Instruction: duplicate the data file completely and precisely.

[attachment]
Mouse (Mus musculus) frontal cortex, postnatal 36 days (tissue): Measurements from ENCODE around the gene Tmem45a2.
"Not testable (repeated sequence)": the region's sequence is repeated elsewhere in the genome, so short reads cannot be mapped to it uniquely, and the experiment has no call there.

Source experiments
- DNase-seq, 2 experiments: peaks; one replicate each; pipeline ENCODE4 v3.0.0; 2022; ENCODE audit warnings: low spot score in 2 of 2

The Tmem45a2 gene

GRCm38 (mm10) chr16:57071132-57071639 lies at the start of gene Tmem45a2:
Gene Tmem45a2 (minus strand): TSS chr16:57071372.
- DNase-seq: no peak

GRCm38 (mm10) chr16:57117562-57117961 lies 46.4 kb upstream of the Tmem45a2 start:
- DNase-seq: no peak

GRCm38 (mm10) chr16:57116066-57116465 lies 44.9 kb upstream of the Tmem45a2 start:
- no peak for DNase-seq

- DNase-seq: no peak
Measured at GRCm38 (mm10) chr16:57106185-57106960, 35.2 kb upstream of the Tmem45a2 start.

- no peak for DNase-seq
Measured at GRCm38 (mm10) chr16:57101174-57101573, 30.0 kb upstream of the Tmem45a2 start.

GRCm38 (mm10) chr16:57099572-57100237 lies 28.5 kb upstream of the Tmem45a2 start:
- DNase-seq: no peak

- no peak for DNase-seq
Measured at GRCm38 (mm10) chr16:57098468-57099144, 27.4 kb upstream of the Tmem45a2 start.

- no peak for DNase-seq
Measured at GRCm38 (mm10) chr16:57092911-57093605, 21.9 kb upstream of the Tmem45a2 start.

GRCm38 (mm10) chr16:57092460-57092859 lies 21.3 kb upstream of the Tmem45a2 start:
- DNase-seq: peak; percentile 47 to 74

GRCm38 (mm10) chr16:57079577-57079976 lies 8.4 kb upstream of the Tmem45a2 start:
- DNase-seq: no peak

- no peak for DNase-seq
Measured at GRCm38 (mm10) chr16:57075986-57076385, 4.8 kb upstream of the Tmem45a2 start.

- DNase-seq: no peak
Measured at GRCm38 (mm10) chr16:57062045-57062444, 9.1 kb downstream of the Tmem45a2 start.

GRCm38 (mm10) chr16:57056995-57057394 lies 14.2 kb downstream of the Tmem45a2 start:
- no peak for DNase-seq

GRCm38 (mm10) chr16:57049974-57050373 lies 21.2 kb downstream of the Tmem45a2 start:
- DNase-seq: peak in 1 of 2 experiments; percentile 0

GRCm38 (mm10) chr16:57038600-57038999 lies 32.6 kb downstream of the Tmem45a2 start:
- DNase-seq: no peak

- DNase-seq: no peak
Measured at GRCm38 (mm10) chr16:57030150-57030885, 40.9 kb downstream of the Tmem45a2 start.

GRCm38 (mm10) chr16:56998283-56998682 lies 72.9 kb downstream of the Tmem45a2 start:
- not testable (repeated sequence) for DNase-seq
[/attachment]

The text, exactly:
Mouse (Mus musculus) frontal cortex, postnatal 36 days (tissue): Measurements from ENCODE around the gene Tmem45a2.
"Not testable (repeated sequence)": the region's sequence is repeated elsewhere in the genome, so short reads cannot be mapped to it uniquely, and the experiment has no call there.

Source experiments
- DNase-seq, 2 experiments: peaks; one replicate each; pipeline ENCODE4 v3.0.0; 2022; ENCODE audit warnings: low spot score in 2 of 2

The Tmem45a2 gene

GRCm38 (mm10) chr16:57071132-57071639 lies at the start of gene Tmem45a2:
Gene Tmem45a2 (minus strand): TSS chr16:57071372.
- DNase-seq: no peak

GRCm38 (mm10) chr16:57117562-57117961 lies 46.4 kb upstream of the Tmem45a2 start:
- DNase-seq: no peak

GRCm38 (mm10) chr16:57116066-57116465 lies 44.9 kb upstream of the Tmem45a2 start:
- no peak for DNase-seq

- DNase-seq: no peak
Measured at GRCm38 (mm10) chr16:57106185-57106960, 35.2 kb upstream of the Tmem45a2 start.

- no peak for DNase-seq
Measured at GRCm38 (mm10) chr16:57101174-57101573, 30.0 kb upstream of the Tmem45a2 start.

GRCm38 (mm10) chr16:57099572-57100237 lies 28.5 kb upstream of the Tmem45a2 start:
- DNase-seq: no peak

- no peak for DNase-seq
Measured at GRCm38 (mm10) chr16:57098468-57099144, 27.4 kb upstream of the Tmem45a2 start.

- no peak for DNase-seq
Measured at GRCm38 (mm10) chr16:57092911-57093605, 21.9 kb upstream of the Tmem45a2 start.

GRCm38 (mm10) chr16:57092460-57092859 lies 21.3 kb upstream of the Tmem45a2 start:
- DNase-seq: peak; percentile 47 to 74

GRCm38 (mm10) chr16:57079577-57079976 lies 8.4 kb upstream of the Tmem45a2 start:
- DNase-seq: no peak

- no peak for DNase-seq
Measured at GRCm38 (mm10) chr16:57075986-57076385, 4.8 kb upstream of the Tmem45a2 start.

- DNase-seq: no peak
Measured at GRCm38 (mm10) chr16:57062045-57062444, 9.1 kb downstream of the Tmem45a2 start.

GRCm38 (mm10) chr16:57056995-57057394 lies 14.2 kb downstream of the Tmem45a2 start:
- no peak for DNase-seq

GRCm38 (mm10) chr16:57049974-57050373 lies 21.2 kb downstream of the Tmem45a2 start:
- DNase-seq: peak in 1 of 2 experiments; percentile 0

GRCm38 (mm10) chr16:57038600-57038999 lies 32.6 kb downstream of the Tmem45a2 start:
- DNase-seq: no peak

- DNase-seq: no peak
Measured at GRCm38 (mm10) chr16:57030150-57030885, 40.9 kb downstream of the Tmem45a2 start.

GRCm38 (mm10) chr16:56998283-56998682 lies 72.9 kb downstream of the Tmem45a2 start:
- not testable (repeated sequence) for DNase-seq